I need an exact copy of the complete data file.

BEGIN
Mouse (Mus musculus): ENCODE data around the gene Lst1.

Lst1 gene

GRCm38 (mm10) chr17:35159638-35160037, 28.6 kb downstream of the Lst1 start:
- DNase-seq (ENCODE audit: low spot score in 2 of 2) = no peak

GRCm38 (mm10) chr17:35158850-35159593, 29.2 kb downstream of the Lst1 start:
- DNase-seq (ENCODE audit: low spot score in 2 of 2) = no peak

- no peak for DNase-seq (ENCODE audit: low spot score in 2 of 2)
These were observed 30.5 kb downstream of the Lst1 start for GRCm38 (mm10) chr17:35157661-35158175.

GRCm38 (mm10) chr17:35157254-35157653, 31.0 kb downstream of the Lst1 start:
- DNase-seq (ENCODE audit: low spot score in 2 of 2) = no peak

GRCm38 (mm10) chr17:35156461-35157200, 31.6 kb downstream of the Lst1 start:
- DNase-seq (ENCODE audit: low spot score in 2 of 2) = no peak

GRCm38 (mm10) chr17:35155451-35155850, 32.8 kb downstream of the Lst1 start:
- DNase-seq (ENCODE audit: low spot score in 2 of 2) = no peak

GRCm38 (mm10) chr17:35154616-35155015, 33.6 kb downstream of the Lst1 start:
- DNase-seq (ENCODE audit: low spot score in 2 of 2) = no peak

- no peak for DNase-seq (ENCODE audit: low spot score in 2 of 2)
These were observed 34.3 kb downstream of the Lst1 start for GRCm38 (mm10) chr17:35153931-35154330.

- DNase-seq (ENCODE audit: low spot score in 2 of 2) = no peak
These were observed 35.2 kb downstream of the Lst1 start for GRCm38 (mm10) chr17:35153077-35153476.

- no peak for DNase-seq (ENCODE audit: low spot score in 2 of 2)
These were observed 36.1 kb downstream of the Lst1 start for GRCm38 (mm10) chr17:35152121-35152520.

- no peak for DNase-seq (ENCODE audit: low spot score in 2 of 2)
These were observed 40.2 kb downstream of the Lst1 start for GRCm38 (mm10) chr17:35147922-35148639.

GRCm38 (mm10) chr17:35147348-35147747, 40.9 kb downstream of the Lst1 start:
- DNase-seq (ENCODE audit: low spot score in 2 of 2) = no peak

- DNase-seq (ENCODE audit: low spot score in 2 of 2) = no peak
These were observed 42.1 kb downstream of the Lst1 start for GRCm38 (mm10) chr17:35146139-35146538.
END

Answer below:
Mouse (Mus musculus): ENCODE data around the gene Lst1.

Lst1 gene

GRCm38 (mm10) chr17:35159638-35160037, 28.6 kb downstream of the Lst1 start:
- DNase-seq (ENCODE audit: low spot score in 2 of 2) = no peak

GRCm38 (mm10) chr17:35158850-35159593, 29.2 kb downstream of the Lst1 start:
- DNase-seq (ENCODE audit: low spot score in 2 of 2) = no peak

- no peak for DNase-seq (ENCODE audit: low spot score in 2 of 2)
These were observed 30.5 kb downstream of the Lst1 start for GRCm38 (mm10) chr17:35157661-35158175.

GRCm38 (mm10) chr17:35157254-35157653, 31.0 kb downstream of the Lst1 start:
- DNase-seq (ENCODE audit: low spot score in 2 of 2) = no peak

GRCm38 (mm10) chr17:35156461-35157200, 31.6 kb downstream of the Lst1 start:
- DNase-seq (ENCODE audit: low spot score in 2 of 2) = no peak

GRCm38 (mm10) chr17:35155451-35155850, 32.8 kb downstream of the Lst1 start:
- DNase-seq (ENCODE audit: low spot score in 2 of 2) = no peak

GRCm38 (mm10) chr17:35154616-35155015, 33.6 kb downstream of the Lst1 start:
- DNase-seq (ENCODE audit: low spot score in 2 of 2) = no peak

- no peak for DNase-seq (ENCODE audit: low spot score in 2 of 2)
These were observed 34.3 kb downstream of the Lst1 start for GRCm38 (mm10) chr17:35153931-35154330.

- DNase-seq (ENCODE audit: low spot score in 2 of 2) = no peak
These were observed 35.2 kb downstream of the Lst1 start for GRCm38 (mm10) chr17:35153077-35153476.

- no peak for DNase-seq (ENCODE audit: low spot score in 2 of 2)
These were observed 36.1 kb downstream of the Lst1 start for GRCm38 (mm10) chr17:35152121-35152520.

- no peak for DNase-seq (ENCODE audit: low spot score in 2 of 2)
These were observed 40.2 kb downstream of the Lst1 start for GRCm38 (mm10) chr17:35147922-35148639.

GRCm38 (mm10) chr17:35147348-35147747, 40.9 kb downstream of the Lst1 start:
- DNase-seq (ENCODE audit: low spot score in 2 of 2) = no peak

- DNase-seq (ENCODE audit: low spot score in 2 of 2) = no peak
These were observed 42.1 kb downstream of the Lst1 start for GRCm38 (mm10) chr17:35146139-35146538.